|US6098253 *||3 Sep 1998||8 Aug 2000||Ykk Corporation Of America||Tag fastener|
|US6174006 *||29 Jul 1998||16 Jan 2001||Illinois Tool Works Inc.||Tamper resistant seal|
|US6514265 *||1 Mar 1999||4 Feb 2003||Coalescent Surgical, Inc.||Tissue connector apparatus with cable release|
|US6551332||31 Mar 2000||22 Apr 2003||Coalescent Surgical, Inc.||Multiple bias surgical fastener|
|US6607541||3 Jun 1998||19 Aug 2003||Coalescent Surgical, Inc.||Tissue connector apparatus and methods|
|US6613059||1 Mar 1999||2 Sep 2003||Coalescent Surgical, Inc.||Tissue connector apparatus and methods|
|US6641593||3 Jun 1998||4 Nov 2003||Coalescent Surgical, Inc.||Tissue connector apparatus and methods|
|US6945980||5 Apr 2001||20 Sep 2005||Medtronic, Inc.||Multiple loop tissue connector apparatus and methods|
|US6960221||1 Jul 2002||1 Nov 2005||Medtronic, Inc.||Tissue connector apparatus with cable release|
|US7182769||25 Jul 2003||27 Feb 2007||Medtronic, Inc.||Sealing clip, delivery systems, and methods|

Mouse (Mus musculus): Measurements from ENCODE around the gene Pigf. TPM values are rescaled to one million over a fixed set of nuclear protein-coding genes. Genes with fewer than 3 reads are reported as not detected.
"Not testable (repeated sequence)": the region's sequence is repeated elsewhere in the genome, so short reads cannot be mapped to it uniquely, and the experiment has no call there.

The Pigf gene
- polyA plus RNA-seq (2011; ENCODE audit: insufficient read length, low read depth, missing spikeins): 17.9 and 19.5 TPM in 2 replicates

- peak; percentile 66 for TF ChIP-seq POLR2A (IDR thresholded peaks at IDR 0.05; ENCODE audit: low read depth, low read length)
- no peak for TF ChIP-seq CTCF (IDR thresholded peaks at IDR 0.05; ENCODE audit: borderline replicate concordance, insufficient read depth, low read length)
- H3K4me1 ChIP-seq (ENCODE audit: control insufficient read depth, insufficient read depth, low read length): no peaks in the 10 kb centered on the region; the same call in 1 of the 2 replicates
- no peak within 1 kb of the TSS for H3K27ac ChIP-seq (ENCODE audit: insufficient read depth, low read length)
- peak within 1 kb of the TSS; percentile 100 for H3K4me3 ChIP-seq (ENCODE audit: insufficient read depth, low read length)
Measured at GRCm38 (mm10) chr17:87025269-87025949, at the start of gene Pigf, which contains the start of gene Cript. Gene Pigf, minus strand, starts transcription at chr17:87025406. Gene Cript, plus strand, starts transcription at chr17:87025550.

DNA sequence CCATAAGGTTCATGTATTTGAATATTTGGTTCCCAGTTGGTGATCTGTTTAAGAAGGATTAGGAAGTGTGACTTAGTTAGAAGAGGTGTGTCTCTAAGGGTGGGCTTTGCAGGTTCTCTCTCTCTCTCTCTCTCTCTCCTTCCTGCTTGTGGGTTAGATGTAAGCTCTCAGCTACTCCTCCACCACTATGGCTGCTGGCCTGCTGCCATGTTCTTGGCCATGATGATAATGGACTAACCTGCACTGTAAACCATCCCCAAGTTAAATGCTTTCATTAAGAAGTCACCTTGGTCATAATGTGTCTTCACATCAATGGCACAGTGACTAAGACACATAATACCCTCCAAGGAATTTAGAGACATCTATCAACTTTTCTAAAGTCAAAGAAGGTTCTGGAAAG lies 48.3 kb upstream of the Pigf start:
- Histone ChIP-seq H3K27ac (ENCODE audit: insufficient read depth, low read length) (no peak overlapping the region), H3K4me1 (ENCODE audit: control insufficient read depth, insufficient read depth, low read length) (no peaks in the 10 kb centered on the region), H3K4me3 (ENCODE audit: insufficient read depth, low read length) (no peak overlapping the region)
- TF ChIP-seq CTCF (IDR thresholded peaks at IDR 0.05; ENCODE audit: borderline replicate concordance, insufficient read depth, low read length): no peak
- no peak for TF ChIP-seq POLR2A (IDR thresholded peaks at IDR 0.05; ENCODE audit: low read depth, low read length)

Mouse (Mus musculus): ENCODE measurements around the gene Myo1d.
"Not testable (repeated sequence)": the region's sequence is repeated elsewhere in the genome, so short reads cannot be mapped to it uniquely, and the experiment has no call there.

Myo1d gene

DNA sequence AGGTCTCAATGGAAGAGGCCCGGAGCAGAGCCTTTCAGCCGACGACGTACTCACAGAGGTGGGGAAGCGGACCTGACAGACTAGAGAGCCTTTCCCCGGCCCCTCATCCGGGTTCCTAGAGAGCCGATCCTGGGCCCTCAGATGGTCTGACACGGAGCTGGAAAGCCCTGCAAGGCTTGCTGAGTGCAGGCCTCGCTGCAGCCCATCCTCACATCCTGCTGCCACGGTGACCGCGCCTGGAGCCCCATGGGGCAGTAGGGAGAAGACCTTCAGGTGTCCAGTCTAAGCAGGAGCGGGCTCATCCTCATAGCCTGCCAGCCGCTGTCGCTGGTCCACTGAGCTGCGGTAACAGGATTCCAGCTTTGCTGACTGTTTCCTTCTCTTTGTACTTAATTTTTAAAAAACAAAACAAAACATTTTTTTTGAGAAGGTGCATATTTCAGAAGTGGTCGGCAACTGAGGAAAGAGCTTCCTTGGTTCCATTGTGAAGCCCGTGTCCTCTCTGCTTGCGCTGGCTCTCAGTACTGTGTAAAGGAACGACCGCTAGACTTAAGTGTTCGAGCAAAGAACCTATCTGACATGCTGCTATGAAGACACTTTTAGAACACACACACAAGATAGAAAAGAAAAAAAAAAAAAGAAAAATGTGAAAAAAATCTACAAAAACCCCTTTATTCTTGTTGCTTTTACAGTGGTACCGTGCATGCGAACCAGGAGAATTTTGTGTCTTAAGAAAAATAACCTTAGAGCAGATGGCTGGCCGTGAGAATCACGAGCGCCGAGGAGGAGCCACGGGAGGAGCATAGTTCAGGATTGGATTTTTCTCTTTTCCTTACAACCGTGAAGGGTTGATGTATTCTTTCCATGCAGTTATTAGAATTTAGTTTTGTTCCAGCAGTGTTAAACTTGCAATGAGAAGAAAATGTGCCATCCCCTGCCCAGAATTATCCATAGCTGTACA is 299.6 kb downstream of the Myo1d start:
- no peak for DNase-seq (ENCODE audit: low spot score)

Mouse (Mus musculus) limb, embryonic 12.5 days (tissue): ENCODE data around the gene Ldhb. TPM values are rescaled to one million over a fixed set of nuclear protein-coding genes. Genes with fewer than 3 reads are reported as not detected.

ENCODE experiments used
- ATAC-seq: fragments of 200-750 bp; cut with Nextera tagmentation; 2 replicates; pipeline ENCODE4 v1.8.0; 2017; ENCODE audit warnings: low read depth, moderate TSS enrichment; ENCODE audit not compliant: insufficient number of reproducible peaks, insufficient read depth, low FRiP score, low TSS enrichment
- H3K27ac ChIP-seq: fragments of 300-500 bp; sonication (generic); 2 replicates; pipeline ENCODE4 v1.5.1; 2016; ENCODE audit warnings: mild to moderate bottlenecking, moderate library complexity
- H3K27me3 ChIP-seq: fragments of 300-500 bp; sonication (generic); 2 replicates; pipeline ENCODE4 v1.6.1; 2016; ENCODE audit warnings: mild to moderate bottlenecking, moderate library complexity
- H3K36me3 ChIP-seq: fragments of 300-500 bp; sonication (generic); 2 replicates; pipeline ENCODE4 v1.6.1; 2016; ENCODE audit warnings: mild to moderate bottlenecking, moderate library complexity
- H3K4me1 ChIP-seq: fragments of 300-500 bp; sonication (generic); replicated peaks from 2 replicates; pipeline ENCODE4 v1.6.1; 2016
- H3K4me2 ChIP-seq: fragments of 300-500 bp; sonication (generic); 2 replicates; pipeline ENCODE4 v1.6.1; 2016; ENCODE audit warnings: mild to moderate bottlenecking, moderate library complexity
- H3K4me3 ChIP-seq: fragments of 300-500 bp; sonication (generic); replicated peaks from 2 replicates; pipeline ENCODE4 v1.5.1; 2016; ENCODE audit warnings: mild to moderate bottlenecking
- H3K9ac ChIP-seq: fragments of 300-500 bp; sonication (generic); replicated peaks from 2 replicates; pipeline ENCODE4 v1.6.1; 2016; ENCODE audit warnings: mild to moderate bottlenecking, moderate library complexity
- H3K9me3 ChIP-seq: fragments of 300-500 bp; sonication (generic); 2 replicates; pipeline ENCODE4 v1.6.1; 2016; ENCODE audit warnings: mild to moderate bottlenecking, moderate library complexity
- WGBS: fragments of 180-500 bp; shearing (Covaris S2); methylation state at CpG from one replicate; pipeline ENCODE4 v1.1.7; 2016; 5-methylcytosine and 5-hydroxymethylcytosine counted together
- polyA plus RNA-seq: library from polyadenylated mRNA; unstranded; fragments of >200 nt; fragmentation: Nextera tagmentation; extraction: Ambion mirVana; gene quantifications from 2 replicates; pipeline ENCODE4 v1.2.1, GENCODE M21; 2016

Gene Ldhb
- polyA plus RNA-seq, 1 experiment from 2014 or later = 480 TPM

|US7264287 *||21 Jul 2004||4 Sep 2007||Henry Kong Sun Ching||Methods and apparatus for facilitating security and tamper control|
|US7360806 *||14 Oct 2004||22 Apr 2008||Henry Kong Sun Ching||Methods and apparatus for facilitating security and tamper control|
|US7547313||16 May 2003||16 Jun 2009||Medtronic, Inc.||Tissue connector apparatus and methods|
|US7722643||29 Jul 2002||25 May 2010||Medtronic, Inc.||Tissue connector apparatus and methods|
|US7740210||30 Jan 2007||22 Jun 2010||Newfrey Llc||Break-away bundling device|
|US7744611||19 Nov 2003||29 Jun 2010||Medtronic, Inc.||Minimally invasive valve repair procedure and apparatus|
|US7763040||10 Feb 2003||27 Jul 2010||Medtronic, Inc.||Tissue connector apparatus and methods|
|US7879047||10 Dec 2003||1 Feb 2011||Medtronic, Inc.||Surgical connection apparatus and methods|